Over the years:

Over the years, especially after the 26/11 Mumbai terror attacks in 2008, there has been a drastic increase in the number of Indian Coast Guard assets and the Indian Coast Guard has been appointed as the competent authority accountable for coastal security in territorial waters which are under the jurisdiction of Coastal Police. The Indian Coast Guard carries out large-scale Coastal Security Exercises (Exercise Sea Vigil) and Coastal Security Operations to strengthen the nations coastal security framework. The Indian Coast Guard since its inception has intercepted many vessels transhipping contraband valued at about Rs. 1120.314 Cr.[5] India is a signatory to Regional Cooperation Agreement to Combat Piracy and Armed Robbery (ReCAAP) and the Indian Coast Guard is the nodal agency to keep a check on India’s treaty obligations under ReCAAP.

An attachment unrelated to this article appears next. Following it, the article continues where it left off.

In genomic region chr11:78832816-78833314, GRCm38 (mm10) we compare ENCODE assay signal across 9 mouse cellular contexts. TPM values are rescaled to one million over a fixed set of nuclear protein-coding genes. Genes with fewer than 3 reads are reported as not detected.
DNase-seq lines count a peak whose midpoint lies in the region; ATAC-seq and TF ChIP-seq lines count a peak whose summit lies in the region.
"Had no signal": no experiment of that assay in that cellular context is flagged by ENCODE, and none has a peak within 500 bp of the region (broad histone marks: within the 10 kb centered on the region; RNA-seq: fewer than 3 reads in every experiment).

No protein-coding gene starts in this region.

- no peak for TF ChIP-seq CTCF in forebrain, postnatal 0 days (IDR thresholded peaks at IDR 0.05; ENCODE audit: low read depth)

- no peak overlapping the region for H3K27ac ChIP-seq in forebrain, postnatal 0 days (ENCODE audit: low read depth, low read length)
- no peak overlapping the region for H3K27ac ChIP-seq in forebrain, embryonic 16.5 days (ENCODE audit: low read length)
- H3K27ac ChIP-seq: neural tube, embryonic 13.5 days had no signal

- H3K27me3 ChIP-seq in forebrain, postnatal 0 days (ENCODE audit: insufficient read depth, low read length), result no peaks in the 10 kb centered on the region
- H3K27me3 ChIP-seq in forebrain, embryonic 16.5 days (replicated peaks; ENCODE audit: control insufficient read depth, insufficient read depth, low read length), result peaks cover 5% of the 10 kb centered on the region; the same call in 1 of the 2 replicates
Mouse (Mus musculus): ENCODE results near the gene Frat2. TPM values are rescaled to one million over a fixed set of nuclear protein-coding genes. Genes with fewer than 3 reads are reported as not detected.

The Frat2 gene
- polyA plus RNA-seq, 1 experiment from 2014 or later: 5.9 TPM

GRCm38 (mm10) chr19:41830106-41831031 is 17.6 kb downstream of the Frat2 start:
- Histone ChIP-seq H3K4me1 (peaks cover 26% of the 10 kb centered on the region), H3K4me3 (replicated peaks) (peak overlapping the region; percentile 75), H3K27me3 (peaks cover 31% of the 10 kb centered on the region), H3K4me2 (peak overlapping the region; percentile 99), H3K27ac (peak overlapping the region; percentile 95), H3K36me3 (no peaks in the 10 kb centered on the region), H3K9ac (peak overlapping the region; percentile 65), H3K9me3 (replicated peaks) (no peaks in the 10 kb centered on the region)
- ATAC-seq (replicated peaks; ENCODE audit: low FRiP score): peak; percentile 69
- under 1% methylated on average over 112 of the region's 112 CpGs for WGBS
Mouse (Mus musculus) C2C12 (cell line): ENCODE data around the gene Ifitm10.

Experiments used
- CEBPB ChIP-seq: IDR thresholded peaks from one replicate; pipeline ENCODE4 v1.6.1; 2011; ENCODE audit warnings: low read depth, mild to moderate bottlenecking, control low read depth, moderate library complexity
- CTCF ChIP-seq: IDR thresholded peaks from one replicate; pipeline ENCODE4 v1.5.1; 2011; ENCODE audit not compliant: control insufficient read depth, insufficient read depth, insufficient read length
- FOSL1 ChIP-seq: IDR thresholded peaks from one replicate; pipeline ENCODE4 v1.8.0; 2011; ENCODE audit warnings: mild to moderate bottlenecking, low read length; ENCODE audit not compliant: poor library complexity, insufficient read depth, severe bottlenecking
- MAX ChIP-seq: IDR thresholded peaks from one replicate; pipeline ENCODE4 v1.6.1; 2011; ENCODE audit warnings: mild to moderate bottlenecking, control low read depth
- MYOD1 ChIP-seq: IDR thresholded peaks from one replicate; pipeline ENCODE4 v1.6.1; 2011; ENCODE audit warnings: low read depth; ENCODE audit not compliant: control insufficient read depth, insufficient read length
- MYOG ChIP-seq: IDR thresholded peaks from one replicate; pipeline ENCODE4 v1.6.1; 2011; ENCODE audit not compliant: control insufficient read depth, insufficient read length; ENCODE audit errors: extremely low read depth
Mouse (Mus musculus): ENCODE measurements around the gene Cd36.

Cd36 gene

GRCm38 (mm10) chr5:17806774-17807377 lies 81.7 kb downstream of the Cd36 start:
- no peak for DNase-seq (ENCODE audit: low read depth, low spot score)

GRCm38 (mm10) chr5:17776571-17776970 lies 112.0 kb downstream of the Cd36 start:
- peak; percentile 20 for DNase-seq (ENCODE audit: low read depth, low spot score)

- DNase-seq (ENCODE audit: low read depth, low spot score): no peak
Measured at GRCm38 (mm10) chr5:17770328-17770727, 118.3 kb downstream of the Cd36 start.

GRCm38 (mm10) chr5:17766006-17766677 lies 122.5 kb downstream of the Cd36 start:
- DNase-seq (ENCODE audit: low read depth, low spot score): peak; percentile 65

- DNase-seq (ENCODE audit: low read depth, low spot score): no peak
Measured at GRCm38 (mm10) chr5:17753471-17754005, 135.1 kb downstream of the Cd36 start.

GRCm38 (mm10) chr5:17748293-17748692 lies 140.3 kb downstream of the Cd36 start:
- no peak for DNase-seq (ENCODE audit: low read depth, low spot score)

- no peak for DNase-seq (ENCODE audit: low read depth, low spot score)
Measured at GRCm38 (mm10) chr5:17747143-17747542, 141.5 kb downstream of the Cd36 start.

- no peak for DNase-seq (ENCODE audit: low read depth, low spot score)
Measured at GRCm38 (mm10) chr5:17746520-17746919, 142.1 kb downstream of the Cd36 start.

[1] Indian Coast Guard, ‘Anti-Smuggling and Narcotics Control’, accessed and retrieved through,

[2] Indian Coast Guard, ‘History’, accessed and retrieved through,,on%2019th%20Aug%201978.

[3] Capt M Doraibabu, NM, and Cdr Amrut Dilip Godbole, ‘A Decade of Transformation: Signalling Power and Partnerships’, Indian Navy, Harper Collins.

[4] Admiral Sushil Kumar, ‘When the Indian Navy helped catch Japan’s stolen ship – and what Vajpayee did’, The Print, accessed and retrieved through,

[5] Indian Coast Guard, ‘Anti-Smuggling and Narcotics Control’, accessed and retrieved through,

Figure 2: Search and Rescue Mission by INDIAN COAST GUARD

Indian Coast Guard being the primary agency to coordinate the Search and Rescue (SAR) ensures the near-continuous presence of its units at sea to provide the ‘first response’ to an emergent situation, onboard a merchant ship or to a fishing boat in distress.[1]

[1] Indian Coast Guard, ‘Search and Rescue’, accessed and retrieved through,


Authorised to coordinate Medical Evacuation (MEDVAC/MEDIVAC) and Casualty Evacuation (CASEVAC), the Indian Coast Guard equipped with the state of the art ships and aircraft respond to such crisis by providing swift medical care and attention and if necessary evacuating the patient for treatment in the hospitals ashore.[1]